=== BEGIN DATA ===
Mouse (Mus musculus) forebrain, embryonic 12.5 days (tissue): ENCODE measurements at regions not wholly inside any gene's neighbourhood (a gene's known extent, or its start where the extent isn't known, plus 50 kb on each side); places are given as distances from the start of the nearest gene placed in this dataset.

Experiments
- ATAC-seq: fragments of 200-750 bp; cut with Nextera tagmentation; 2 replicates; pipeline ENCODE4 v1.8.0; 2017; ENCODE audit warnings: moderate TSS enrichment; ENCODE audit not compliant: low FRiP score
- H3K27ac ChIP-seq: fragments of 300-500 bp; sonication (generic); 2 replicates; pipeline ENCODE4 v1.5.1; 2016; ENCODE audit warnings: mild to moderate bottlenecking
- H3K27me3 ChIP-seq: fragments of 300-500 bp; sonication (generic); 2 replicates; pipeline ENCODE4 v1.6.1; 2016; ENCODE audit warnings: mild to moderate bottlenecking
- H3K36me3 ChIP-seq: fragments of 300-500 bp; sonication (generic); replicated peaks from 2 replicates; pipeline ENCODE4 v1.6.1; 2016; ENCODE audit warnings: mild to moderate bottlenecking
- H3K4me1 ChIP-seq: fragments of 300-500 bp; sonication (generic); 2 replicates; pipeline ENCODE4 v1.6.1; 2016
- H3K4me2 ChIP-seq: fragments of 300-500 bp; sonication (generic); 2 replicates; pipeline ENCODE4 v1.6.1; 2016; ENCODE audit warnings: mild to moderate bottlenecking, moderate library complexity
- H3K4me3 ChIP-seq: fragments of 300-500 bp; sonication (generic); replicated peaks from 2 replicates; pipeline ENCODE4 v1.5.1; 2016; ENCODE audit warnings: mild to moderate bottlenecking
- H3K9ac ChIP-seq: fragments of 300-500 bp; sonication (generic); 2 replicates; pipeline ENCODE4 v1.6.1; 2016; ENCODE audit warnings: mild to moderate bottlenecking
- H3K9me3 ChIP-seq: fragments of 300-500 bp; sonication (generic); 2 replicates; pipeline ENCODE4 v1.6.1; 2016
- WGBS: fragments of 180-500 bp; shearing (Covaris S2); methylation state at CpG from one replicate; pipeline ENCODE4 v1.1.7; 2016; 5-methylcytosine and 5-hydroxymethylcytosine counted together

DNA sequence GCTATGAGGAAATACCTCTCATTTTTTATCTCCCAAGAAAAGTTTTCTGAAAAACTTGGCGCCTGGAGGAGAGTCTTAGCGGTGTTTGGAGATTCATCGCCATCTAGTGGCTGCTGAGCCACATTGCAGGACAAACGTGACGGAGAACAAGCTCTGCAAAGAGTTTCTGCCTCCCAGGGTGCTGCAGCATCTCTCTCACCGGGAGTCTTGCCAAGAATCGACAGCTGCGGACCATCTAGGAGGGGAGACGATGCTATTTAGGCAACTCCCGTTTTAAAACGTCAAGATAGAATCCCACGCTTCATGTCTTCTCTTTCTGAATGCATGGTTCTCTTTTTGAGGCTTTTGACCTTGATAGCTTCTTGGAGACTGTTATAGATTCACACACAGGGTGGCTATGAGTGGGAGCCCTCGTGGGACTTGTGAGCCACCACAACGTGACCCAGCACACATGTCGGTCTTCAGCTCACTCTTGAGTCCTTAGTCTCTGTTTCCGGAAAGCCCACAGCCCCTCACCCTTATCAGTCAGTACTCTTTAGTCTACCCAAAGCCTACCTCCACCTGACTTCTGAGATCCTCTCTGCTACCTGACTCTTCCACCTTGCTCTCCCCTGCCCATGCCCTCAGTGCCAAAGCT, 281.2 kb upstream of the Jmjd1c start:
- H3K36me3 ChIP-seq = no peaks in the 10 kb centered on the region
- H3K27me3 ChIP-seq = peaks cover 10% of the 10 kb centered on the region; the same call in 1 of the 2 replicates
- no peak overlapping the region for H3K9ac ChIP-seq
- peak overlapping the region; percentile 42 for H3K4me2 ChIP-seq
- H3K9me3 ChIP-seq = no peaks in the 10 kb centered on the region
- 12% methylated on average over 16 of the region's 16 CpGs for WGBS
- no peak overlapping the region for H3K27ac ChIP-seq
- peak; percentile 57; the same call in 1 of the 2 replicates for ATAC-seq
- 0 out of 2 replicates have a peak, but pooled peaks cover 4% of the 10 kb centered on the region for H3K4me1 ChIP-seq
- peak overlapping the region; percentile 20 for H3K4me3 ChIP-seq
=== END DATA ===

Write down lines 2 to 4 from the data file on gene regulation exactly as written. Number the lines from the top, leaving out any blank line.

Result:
Experiments
- ATAC-seq: fragments of 200-750 bp; cut with Nextera tagmentation; 2 replicates; pipeline ENCODE4 v1.8.0; 2017; ENCODE audit warnings: moderate TSS enrichment; ENCODE audit not compliant: low FRiP score
- H3K27ac ChIP-seq: fragments of 300-500 bp; sonication (generic); 2 replicates; pipeline ENCODE4 v1.5.1; 2016; ENCODE audit warnings: mild to moderate bottlenecking